LOST Voice Guy's grandmother has revealed the Britain's Got Talent winner almost died as a young child.
Ethel Foster, 91, said there were no signs there was anything wrong when Lee Ridley of Consett, Co Durham, was born.
But when he was around two-years-old, his parents David, 62, and Janet, 62, noticed he was developing slower than other children.
He was then struck down by a mystery illness and doctors performed a battery of tests and later diagnosed cerebral palsy.
Ethel said: "At one stage the doctors said they didn't think he would survive but he pulled through and his mum and dad had to nurse him day and night. It was a tough time.
"Growing up was hard. He was always having a tumble and tripped over the least little thing.
"We had to watch him like a hawk in case he hurt himself, just like he did before the BGT final.
"He was always having a tumble but he is as hard as nails.
"And he couldn't talk at all but he was always on computers growing up and he had lots of friends.
"He's never been able to talk but he's always been able to make people laugh."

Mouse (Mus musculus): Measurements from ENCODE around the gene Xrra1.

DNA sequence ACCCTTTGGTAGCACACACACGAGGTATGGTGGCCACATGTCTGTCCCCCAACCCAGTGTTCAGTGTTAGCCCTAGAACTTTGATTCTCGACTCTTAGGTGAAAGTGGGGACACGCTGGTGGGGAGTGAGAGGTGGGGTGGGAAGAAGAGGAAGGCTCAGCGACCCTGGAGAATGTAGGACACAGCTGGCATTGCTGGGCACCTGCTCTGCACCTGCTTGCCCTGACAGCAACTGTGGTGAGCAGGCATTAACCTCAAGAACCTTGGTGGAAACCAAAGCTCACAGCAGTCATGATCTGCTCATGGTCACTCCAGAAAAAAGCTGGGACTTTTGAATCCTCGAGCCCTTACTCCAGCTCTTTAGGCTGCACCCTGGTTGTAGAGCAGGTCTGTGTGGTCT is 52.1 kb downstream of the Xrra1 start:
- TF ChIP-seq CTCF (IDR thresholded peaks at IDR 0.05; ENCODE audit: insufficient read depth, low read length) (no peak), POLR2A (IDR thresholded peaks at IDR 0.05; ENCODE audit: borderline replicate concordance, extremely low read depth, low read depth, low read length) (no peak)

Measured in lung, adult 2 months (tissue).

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Janet, who also has a daughter Nicola, 33, gave up work as a nurse to care for him full time before returning to her career as Lee got older.
Lee moved out of the family home a few years ago to live on his own in a flat in Newcastle.
He has a carer and his mum, now retired, visits every other day to check on him.
The family are close and David, who worked in sales for Mars before retiring, and Janet were in London with other relatives for the final.
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But Ethel didn't make the trip to London to watch him in Sunday's final - because she was too nervous.
Instead she watched it at home with her family - and screamed with delight when the nation voted for him.
Ethel said: "I was confident he would win but I was too nervous to go and watch it. I'm still nervous now.
"I watched it here instead with my son and daughter-in-law and we were screaming and shouting.
"I was really proud of him but I knew he could do it because he has always made people laugh. He has never been able to talk but he has always been funny.
"He used to take all my cushions outside when he was here and jump around on them and he was always laughing himself and that made other people laugh.
"I wasn't sure when he said he was going to give up work and do comedy full time. I was flabbergasted really.
"But I am so proud at what he has achieved. It's because of his attitude to life. He is disabled but he doesn't think he is disabled.
"If he says he is going to do something then he does it. When he first wanted to go on BGT he just said he could do it and that was that.
"He has had to overcome more than most to get where he and it has been hard for the family.
"But he is a national hero now and that is a lovely thing for the family.